Liminality

In 2020 fashion, this Labor Day weekend was strange for me and my crew. We quickly ascertained that it would be too hot for camping–not to mention all the other people we were bound to run into, since the virus has rendered most other folks’ primary pastimes ill-advised at best and cancelled at worst. When … More Liminality

Why I chose the Slow Game, and how that’s working out for me

I should really write blog posts more than once a year. I’ll put that on my ever-expanding list of goals for 2020. This is me checking in after 18 months or so in corporate America. What a strange, challenging, fascinating journey it’s been. I decided to take the plunge after hanging out around the office … More Why I chose the Slow Game, and how that’s working out for me

The Transition

I graduated from a History of Science program in May of 2018 and have been serving as an intern in the human resources department of a relatively large and well-known industrial construction company. Talk about contrast. I have been forced through exposure and an increasingly intense desire to get out of my parents’ house to … More The Transition

Science and the Construction of Health in Eureka Springs, Arkansas, 1879-1906

It is done, and it is online for anyone to read! The late eighteenth and nineteenth centuries saw a crisis in therapeutics as scientific developments overturned the theoretical underpinnings of humoral medicine, leaving room for lively and pluralistic discourses of health and healing. This thesis examines the controversies surrounding therapeutics in late nineteenth-century America through … More Science and the Construction of Health in Eureka Springs, Arkansas, 1879-1906

Thesis Revisions: Contextualization in AR History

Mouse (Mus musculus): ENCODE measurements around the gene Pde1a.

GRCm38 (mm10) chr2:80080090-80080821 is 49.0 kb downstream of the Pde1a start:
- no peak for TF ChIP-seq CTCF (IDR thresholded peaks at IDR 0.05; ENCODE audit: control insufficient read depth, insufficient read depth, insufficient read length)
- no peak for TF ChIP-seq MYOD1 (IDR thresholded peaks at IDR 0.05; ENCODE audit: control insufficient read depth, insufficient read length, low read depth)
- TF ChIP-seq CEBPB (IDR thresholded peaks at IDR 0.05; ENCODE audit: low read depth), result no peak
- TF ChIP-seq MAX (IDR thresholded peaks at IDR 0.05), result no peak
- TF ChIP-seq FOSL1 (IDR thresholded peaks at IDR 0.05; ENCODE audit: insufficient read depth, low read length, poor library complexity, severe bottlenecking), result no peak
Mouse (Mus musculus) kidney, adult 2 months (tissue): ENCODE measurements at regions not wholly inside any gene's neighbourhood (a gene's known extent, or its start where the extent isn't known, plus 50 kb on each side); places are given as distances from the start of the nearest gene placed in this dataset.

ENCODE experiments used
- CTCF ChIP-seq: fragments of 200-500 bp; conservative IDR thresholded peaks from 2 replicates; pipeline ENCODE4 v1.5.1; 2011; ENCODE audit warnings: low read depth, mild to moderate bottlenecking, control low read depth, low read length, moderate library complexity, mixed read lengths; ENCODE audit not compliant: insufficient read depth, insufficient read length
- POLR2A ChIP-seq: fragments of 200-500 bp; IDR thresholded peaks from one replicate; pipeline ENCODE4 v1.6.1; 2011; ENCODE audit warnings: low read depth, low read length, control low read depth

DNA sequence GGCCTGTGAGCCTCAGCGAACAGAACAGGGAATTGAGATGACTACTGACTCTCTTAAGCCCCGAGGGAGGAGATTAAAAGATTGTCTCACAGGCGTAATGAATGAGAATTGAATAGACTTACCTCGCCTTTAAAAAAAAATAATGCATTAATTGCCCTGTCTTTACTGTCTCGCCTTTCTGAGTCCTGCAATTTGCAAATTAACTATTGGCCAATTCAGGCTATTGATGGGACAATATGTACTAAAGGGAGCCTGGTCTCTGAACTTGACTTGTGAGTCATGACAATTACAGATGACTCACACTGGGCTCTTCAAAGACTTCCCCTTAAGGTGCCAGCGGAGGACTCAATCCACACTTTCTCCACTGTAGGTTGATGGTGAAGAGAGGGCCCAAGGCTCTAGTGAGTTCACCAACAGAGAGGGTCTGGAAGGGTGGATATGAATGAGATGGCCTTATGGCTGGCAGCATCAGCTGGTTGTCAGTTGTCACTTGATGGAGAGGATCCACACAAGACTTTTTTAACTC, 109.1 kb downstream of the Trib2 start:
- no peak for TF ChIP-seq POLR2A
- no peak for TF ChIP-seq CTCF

Howard C. Westwood, “The Federals’ Cold Shoulder to Arkansas’ Powell Clayton,” Civil War History 26, no. 3 (1980): 240-255. Here Westwood tells the story of Reconstruction after Arkansas was reintegrated into the Union and Federal forces were removed. Ku Klux Klan violence was rampant, and the first Republican governor Powell Clayton was forced by a lack of … More Thesis Revisions: Contextualization in AR History

The Nervous Origins of the American Western

Barbara Will, “The Nervous Origins of the American Western,” American Literature 20, no. 2 (1998): 293-316. Will looks at the role that neurasthenia played in the development of the idea of the American West, specifically in its literary iteration. Neurasthenia, as defined by George Beard and Silas Mitchell, was a disease brought on (specifically in men) by … More The Nervous Origins of the American Western

Before Freud

F. G. Gosling, Before Freud: Neurasthenia and the American Medical Community, 1870-1910 (Urbana: University of Illinois Press, 1987). Gosling provides a history of neurasthenia before Freud entered the scene of American psychology that considers those outside the “elite” group of physicians (Beard, Mitchell, and co.) who developed the concept in the late 19th century. As … More Before Freud

Exhaustion and the Pathologization of Modernity

Anna Katharina Schaffner, “Exhaustion and the Pathologization of Modernity,” Journal of Medical Humanities 37, no 3 (2016): 327-341. Argues that “exhaustion,” typically paired with other, varying symptoms, has factored into medical discourse in the 18th, 19th, 20th, and 21st centuries, and has functioned as a medicalized critique of technological advancement. Looks at works by George … More Exhaustion and the Pathologization of Modernity